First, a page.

I designed a wallet-sized loyalty card with the brand pattern and the primary logo on a white, wavy background (so that it could be seen on the turquoise pattern.) The client will have to use this version of the logo for placement on top of anything turquoise or the text in the logo will be lost. When customers have collected nine Buddha head stamps (enhancing the brand’s playful tone) they get a 10th Buddha bowl free, represented on the card by one of the menu icons. I also designed a recyclable take-out box, complete with a paper belt with the same primary logo and pattern to keep the brand consistent.

Loyalty card / takeout box design

I designed a one-page Adobe XD prototype website that is responsive. Why one-page? Because the food truck business is a fast business. Customers move quickly out of downtown office buildings when they see The Hungry Buddha go by. Customers need two things: they need to know what’s on the menu and they need to know where the food truck is. To provide this service I didn’t need a multi-page website, I needed something designed with efficiency in mind. 

I did that by placing the Hungry Buddha phone number right at the top, so customers can phone to order right away. ‘Call to Order’ became the prototype CTA. On the mobile prototype, the Call to Order button is prominent on the first screen. 

The website uses responsive carousels to display four menu items. I originally designed a menu where all four menu items were displayed in list fashion but I realized that my goal of providing quick knowledge to hungry customers would be better reached if I didn’t make customers scroll down a long list.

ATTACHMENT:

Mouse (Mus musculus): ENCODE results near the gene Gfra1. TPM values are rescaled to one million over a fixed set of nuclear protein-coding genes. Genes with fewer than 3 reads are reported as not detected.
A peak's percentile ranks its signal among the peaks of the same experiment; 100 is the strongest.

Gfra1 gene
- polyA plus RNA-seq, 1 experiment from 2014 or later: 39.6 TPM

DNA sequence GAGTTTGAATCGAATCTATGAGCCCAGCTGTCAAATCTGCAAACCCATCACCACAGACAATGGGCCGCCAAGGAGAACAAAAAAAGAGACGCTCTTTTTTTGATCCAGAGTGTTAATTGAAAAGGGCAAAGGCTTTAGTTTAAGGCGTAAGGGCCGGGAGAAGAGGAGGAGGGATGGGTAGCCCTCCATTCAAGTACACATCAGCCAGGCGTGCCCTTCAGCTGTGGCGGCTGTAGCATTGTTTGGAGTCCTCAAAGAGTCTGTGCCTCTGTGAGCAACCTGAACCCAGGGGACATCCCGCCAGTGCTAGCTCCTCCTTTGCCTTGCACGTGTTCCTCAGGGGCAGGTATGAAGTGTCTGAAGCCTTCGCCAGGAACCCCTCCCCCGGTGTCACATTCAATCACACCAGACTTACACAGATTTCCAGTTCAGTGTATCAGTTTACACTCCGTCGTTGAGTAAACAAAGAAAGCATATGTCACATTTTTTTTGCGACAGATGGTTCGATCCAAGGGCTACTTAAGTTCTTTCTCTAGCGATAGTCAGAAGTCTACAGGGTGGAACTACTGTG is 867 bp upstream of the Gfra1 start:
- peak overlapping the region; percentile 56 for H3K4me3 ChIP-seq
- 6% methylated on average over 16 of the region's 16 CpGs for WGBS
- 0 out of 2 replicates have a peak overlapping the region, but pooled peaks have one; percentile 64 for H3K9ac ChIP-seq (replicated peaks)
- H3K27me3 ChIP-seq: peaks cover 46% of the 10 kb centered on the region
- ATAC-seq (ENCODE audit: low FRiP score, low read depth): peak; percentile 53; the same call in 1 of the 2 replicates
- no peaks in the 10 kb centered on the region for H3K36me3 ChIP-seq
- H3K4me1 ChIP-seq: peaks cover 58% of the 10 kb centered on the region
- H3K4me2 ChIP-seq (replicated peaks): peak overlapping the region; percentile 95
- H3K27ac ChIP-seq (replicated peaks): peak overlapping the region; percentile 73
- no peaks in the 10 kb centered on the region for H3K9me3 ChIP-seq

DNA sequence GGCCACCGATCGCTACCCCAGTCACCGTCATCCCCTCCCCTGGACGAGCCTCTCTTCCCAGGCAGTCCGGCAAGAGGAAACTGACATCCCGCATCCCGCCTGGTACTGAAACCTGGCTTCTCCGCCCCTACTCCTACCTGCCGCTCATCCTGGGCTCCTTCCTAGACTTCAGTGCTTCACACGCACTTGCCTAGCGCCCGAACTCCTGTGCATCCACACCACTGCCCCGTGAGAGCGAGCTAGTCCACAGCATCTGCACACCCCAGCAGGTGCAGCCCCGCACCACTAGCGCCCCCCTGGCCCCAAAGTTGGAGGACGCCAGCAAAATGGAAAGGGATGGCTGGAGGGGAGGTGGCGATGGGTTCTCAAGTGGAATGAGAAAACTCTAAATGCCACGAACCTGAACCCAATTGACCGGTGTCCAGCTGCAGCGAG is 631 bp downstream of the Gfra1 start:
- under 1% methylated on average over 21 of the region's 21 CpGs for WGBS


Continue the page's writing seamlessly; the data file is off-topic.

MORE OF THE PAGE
Just below the menu section of the webpage is the truck locator section. The truck’s GPS feeds into the map web app, letting the customers know where they can find The Hungry Buddha. I designed the map to be prominent, taking up a full screen on the mobile prototype, so that customers can find it easily with a quick, short scroll. Beside the map is the Hungry Buddha phone number/contact button, hours of operation and starting location. 

For customers with a little more time, I included a section with four icons to illustrate pertinent info printed below such as: Always Fresh Veggies and Quick On Your Break. The about section of the prototype is just above the footer, which may seem unconventional, but with the need for the menu and truck locator to be placed high in the website hierarchy, it made sense to place less vital info further down.

Desktop and mobile mockup for one-page website prototype

I designed a social media campaign to bring more customers to the Hungry Buddha food truck. The 15th customer to the truck that day, will receive their Buddha bowl free. I used brand colours and a wavy turquoise pattern that mimics the food truck so that the Instagram post would be instantly recognized as The Hungry Buddha. For those viewing the post organically, brand imagery of a Buddha bowl is used (and matches the desktop and mobile website prototypes.) 

Instagram post / iPhone mockup

I designed the Hungry Buddha style guide in order to show the client how all the elements of the brand I designed the Hungry Buddha style guide in order to show the client how all the elements of the brand fit together. It starts with the brand slogans and mood board and touches on brand colours, logos and variations, typography, brand graphics and imagery. I used brand colours and fonts in the typography of the style guide so that it will appear familiar to the client. I explained the space requirements around the primary logo using half of the Buddha head, which adds a little humour and hopefully makes it memorable. Between each section of the guide I created section title-pages with the title in dark grey (another colour added to the Hungry Buddha palette) on top of a Buddha bowl image with lowered opacity. I handled the images in Photoshop and the typography in Illustrator. Where explanation was needed I created a sidebar on the left of the page and then used the secondary font, Poppins.    

Sarah Fox styleguide
Sarah Fox styleguide2